Jason Day: The PGA Tour's star putter last year reveals his set-up secrets
Jason Day might have lost some of the form which took him to world No.1 in 2016, but hasn't lost his touch on the greens.
On the PGA Tour last year he finished second in Strokes Gained: Putting, and made over 90% of putts from inside 10 feet using his TaylorMade Spider Tour Red.
He believes the quality of putting is determined by the quality of your basics, which is why he's the perfect man to walk you through what you should be focusing on as you stand to the ball.
Keep It Simple Over The Ball
"One of the things that makes me such a consistently good putter is that my set-up is very simple. I stand to the ball in a standard position with my feet, knees, hips and shoulders parallel to my target line.
Find A Pure Roll
"The last thing you want is the ball to skid off the face. It's difficult to judge distance accurately if your ball starts off with a hop. For a truer roll, I play the ball slightly forward of centre in my stance. This helps me hit up on the ball a little."
Focus On Your Grip Pressure
"I hold the putter with enough strength to prevent it moving once I've taken my grip. Even minimal movement can cause the putter to twist in your hands at address or during the stroke. If this happens, it'll affect your aim and either add to or decrease the loft on the putter face."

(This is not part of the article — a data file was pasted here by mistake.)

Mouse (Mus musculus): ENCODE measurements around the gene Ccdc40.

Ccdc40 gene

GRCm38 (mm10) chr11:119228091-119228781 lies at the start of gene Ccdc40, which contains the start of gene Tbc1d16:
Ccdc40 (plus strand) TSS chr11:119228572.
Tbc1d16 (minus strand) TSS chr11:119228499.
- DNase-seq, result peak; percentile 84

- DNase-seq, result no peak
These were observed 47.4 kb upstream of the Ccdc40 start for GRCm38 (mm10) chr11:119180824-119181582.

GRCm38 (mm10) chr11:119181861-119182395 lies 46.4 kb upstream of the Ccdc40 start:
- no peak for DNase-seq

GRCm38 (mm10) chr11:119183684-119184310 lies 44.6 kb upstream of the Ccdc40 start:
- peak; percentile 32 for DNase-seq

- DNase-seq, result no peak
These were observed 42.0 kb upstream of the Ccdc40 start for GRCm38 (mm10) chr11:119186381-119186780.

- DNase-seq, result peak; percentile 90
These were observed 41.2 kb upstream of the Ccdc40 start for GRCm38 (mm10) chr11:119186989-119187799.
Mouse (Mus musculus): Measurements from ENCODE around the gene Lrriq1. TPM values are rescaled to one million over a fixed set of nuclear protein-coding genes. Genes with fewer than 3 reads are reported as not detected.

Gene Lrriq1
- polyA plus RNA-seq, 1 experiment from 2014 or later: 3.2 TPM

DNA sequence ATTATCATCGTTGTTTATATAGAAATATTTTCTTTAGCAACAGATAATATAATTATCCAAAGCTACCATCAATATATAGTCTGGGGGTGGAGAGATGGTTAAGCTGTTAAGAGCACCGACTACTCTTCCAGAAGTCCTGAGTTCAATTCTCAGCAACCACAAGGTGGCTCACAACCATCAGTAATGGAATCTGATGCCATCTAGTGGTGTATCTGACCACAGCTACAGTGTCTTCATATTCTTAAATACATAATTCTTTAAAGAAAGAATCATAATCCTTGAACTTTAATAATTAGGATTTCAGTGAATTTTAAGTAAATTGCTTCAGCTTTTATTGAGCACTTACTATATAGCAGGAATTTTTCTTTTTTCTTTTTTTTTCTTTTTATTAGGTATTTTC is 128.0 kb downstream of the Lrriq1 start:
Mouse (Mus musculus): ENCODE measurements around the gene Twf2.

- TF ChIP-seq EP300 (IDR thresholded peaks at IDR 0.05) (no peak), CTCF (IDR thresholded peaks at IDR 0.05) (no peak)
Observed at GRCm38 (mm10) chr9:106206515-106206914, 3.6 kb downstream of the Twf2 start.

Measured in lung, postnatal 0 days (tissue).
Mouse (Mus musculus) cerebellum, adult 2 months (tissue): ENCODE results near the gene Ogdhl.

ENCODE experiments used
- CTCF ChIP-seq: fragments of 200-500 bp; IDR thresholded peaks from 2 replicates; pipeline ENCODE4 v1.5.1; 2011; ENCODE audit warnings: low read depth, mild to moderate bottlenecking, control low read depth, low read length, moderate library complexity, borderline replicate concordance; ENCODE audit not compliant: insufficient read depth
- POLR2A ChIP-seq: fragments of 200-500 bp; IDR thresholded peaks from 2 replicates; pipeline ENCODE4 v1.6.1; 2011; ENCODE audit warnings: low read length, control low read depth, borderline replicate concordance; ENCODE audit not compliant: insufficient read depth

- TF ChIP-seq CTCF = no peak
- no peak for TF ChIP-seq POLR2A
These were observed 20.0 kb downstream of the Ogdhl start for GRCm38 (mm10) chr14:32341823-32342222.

Use A Mirror To Find Optimum Set-Up
"It's the first thing I do every week on the practice putting green. I make sure my left eye is over the top of the ball and slightly inside the target line. This is the optimum position for me to see the putt without any parallax – the effect where the position or direction of an object appears to differ when viewed from different positions.
"In simple terms, if your head and eyes aren't in the correct position over the ball, you won't be able to see a straight line to the hole accurately. You must address the ball in a way that enables you to make a consistent, controlled and repeatable stroke with only minimal compensations."
Keep Your Wrists Quiet
"To prevent unwanted wrist movement, I'll often practise with a ball placed between my right wrist and the putter grip. That instantly allows me to feel if there's any movement in my hands during the stroke. If I get it wrong, my hands will either press harder against the ball, or it will fall to the floor."
Jason Day's Top Tip: Be Aggressive
So many amateurs leave putts short because they're afraid of hitting the ball too hard. But all of the good putters you see on Tour are, generally speaking, aggressive on the greens. But you have to practise a lot to develop this confidence. On a regular week off away from the Tour, I'll spend two hours a day working on my putting, compared to maybe only an hour or so on my longer clubs.